Projects repair is to follow; establishes
relationship between the projected repair
solution and the trouble source, thus indicating
what kind of repair this will be
Common types of repair prefacing include:
◦ ”no” or “not X” (indicates error + correction; ex.
1, 2)
◦ “or” (indicates “better alternative”; ex. 3, 4)
◦ “well” (treats trouble source as inadequate but
not wholly wrong; ex. 5, 6)
◦ Other types include “actually”, “I mean”, “oops!”
◦ “Double prefacing” can also be done – e.g.,
[or/well + actually]; [or/well + I mean];
[or/well/actually + not X]
Same-Turn Repair Operations
Methods speakers use to deal with a trouble
source in an ongoing turn-at-talk (Schegloff
2013):
1. Replacing (or “replacement repair”)
— Speaker substitutes an element of a TCU
(wholly or partially articulated) for a
different element
— Retains the sense of the TCU as “the same
utterance” while altering some element(s)
thereof (ex. 7, 8)
Same-Turn Repair Operations
Methods speakers use to deal with a trouble
source in an ongoing turn-at-talk (Schegloff
2013):
2. Inserting (“insertion repair”)
— Including one or more new elements that
were not initially present into the turn-sofar, thereby modifying the turn in some way
— Can serve (among other things) to
specify/disambiguate an event, object,
name, etc. being referred to (ex. 9, 10), to
intensify/strengthen a formulation (ex. 11,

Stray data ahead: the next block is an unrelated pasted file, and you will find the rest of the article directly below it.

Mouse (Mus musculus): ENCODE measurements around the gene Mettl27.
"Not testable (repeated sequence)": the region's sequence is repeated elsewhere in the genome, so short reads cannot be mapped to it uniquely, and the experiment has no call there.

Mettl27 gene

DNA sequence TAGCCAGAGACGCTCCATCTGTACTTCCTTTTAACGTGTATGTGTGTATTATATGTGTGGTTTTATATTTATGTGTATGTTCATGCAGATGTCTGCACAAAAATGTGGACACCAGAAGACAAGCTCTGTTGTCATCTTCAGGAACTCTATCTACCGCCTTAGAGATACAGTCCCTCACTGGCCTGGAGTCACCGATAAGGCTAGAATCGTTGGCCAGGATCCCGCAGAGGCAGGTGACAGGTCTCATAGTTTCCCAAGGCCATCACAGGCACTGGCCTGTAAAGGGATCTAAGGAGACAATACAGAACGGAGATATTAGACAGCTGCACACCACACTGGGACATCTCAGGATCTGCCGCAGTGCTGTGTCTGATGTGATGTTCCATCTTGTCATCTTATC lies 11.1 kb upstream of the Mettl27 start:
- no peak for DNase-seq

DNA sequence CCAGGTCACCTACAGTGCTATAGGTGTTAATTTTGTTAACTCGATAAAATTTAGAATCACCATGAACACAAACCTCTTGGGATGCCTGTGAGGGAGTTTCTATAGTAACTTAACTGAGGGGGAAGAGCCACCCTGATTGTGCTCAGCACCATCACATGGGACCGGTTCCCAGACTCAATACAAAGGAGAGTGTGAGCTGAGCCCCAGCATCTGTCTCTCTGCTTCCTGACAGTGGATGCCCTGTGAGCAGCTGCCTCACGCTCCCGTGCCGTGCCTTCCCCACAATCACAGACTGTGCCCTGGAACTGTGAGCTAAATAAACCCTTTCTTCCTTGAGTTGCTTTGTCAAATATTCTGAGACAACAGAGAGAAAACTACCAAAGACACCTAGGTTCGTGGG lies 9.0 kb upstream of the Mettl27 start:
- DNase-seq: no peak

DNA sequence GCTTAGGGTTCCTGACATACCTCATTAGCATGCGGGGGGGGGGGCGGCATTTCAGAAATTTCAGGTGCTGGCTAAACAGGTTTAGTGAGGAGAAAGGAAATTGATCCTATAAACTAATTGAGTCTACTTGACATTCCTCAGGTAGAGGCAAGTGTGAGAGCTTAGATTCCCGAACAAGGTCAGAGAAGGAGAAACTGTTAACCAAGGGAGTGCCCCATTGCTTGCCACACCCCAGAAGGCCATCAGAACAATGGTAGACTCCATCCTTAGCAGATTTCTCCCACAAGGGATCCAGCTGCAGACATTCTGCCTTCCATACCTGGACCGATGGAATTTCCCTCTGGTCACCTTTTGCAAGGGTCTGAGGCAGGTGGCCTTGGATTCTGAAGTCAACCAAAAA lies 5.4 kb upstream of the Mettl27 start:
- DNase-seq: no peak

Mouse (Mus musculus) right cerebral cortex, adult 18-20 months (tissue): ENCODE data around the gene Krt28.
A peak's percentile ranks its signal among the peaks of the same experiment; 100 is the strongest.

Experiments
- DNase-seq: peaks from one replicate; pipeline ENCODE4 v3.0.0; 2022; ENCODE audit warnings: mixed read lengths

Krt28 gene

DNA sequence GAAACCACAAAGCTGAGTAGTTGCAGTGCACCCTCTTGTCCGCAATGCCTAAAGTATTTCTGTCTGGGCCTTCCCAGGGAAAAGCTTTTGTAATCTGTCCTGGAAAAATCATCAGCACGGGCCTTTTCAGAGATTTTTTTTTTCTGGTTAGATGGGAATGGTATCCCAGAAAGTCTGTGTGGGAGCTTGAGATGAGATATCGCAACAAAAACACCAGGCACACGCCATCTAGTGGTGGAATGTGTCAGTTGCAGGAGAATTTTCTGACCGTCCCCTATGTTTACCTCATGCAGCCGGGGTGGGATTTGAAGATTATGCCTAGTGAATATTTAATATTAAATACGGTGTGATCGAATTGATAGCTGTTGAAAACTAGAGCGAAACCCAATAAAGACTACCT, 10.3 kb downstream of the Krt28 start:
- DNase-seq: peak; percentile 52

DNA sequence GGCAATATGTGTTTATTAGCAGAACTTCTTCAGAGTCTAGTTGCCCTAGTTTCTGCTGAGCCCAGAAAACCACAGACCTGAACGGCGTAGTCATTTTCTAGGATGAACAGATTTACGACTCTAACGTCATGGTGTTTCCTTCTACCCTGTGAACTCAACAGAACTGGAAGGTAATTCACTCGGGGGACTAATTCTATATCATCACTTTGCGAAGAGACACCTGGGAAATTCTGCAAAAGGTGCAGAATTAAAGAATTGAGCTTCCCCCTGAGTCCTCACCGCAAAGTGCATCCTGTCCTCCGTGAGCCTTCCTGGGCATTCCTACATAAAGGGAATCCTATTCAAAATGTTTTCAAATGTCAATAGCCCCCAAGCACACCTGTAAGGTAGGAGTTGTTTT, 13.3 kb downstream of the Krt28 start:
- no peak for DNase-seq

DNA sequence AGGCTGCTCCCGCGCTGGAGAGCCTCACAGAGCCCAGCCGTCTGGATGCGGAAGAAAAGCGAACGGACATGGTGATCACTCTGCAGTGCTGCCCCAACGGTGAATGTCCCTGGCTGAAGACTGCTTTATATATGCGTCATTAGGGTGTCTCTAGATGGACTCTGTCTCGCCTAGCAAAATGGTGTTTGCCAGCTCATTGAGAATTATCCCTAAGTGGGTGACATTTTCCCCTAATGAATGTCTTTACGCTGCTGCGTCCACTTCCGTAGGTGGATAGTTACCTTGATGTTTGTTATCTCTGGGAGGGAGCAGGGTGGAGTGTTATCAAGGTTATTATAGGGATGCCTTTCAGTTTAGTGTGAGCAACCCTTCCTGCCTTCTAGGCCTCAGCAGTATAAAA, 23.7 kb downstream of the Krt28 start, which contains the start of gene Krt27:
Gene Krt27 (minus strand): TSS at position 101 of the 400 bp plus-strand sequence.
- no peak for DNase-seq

12), or to mitigate/downgrade a
formulation (ex. 13, 14)
Same-Turn Repair Operations
Methods speakers use to deal with a trouble
source in an ongoing turn-at-talk (Schegloff
2013):
3. Deleting (“deletion repair”)
— Removal of one or more elements already
articulated in the turn-so-far, thereby
modifying the turn in some way (ex. 15,
16)
Same-Turn Repair Operations
Methods speakers use to deal with a trouble
source in an ongoing turn-at-talk (Schegloff
2013):
4. Searching (“word searches”)
— Hesitations, hitches, etc. displaying
difficulty in producing a word or formulation
for a turn-in-progress
— Target word(s) are commonly names of
people, places, institutions, etc. (ex. 17)
— Can also be exploited to provide for coproduction of “delicate” actions (ex. 18, 19
– Assignment 1!)
Same-Turn Repair Operations
Methods speakers use to deal with a trouble
source in an ongoing turn-at-talk (Schegloff
2013):
5. Aborting
— Abandoning the production of the TCU prior
to bringing it to completion
— Includes:
◦ Abandoning what is being said altogether
(ex. 20), even if potentially trying it again
at some later point (ex. 21)
◦ Abandoning the way a TCU was
saying/doing something in favor of another
way of doing it (ex. 22)
Same-Turn Repair Operations
Methods speakers use to deal with a trouble
source in an ongoing turn-at-talk (Schegloff
2013):
6. Recycling
— Repeating a stretch of talk (typically less
than a full TCU) the speaker has just
previously said
— Commonly used at the emergence of a
“surviving turn” from overlapping talk (ex.
23; also see Lecture 7!)
Same-Turn Repair Operations
Methods speakers use to deal with a trouble
source in an ongoing turn-at-talk (Schegloff
2013):
7. Reformatting
— Change from grammatical form initially
underway in a TCU-in-progress to a
different grammatical form
— Different forms can convey different
presuppositions, stances, claims to
knowledge, relationships between speakers,
etc. (ex. 24, 25, 26)
Post-Repair Commentary
—
After a repair solution, but before
resuming the progressivity of the turn that
was interrupted by the repair, speakers
may produce post-repair commentary
that, e.g., reflects further on the trouble
source, reconfirms the repair solution, or
other actions that “look back” toward the
trouble source and/or its repair (ex. 26)